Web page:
Sunday, April 7, 2013

Continued Unraveling

Cyprus fades from the memory, and Portugal comes to the forefront …

Portugal has one of those austerity plans imposed on it by the EU a while back. That plan included cuts in wages and benefits (because unaffordable wages and benefits are the common thread between the recent bankruptcy decision for Stockton, California, the inability of the state of Illinois to pay its bills on time, and the problems in the PIIGS).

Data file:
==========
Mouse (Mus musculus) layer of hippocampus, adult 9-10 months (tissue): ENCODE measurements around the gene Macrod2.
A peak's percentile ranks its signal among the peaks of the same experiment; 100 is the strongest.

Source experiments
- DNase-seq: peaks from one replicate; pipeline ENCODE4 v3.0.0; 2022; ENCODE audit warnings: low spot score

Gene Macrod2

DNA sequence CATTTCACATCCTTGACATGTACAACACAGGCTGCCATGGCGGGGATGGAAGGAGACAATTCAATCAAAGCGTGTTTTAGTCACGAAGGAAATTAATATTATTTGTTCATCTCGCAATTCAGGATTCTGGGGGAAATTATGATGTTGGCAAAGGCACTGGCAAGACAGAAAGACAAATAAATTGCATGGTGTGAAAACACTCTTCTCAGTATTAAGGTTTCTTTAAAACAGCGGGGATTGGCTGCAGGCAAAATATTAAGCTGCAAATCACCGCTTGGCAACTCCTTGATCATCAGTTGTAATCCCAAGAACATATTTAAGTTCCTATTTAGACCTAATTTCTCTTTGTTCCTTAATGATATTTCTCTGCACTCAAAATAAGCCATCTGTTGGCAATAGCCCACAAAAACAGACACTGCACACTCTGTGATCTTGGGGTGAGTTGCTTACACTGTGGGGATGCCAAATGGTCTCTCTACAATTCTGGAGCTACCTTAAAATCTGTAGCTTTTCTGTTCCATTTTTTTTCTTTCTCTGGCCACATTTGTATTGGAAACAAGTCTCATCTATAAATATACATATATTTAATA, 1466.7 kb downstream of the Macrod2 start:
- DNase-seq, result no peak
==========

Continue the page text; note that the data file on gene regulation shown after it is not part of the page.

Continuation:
Except, the same problem as Cyprus cropped up in Portugal: the local courts said the compensation and benefits cuts in the austerity package are illegal.

So, the next rinky-dink plan is:

A person close to the government said it had mulled the idea of paying public employees and pensioners one month of their income in treasury bills, forcing them, in effect, to lend the treasury the money the court said it couldn't cut from their paychecks.

In the old days this was known as paying in scrip. It was part of what led to the huge union showdowns of a century ago: paying the workers in paper “money” that could only be spent at the company store.

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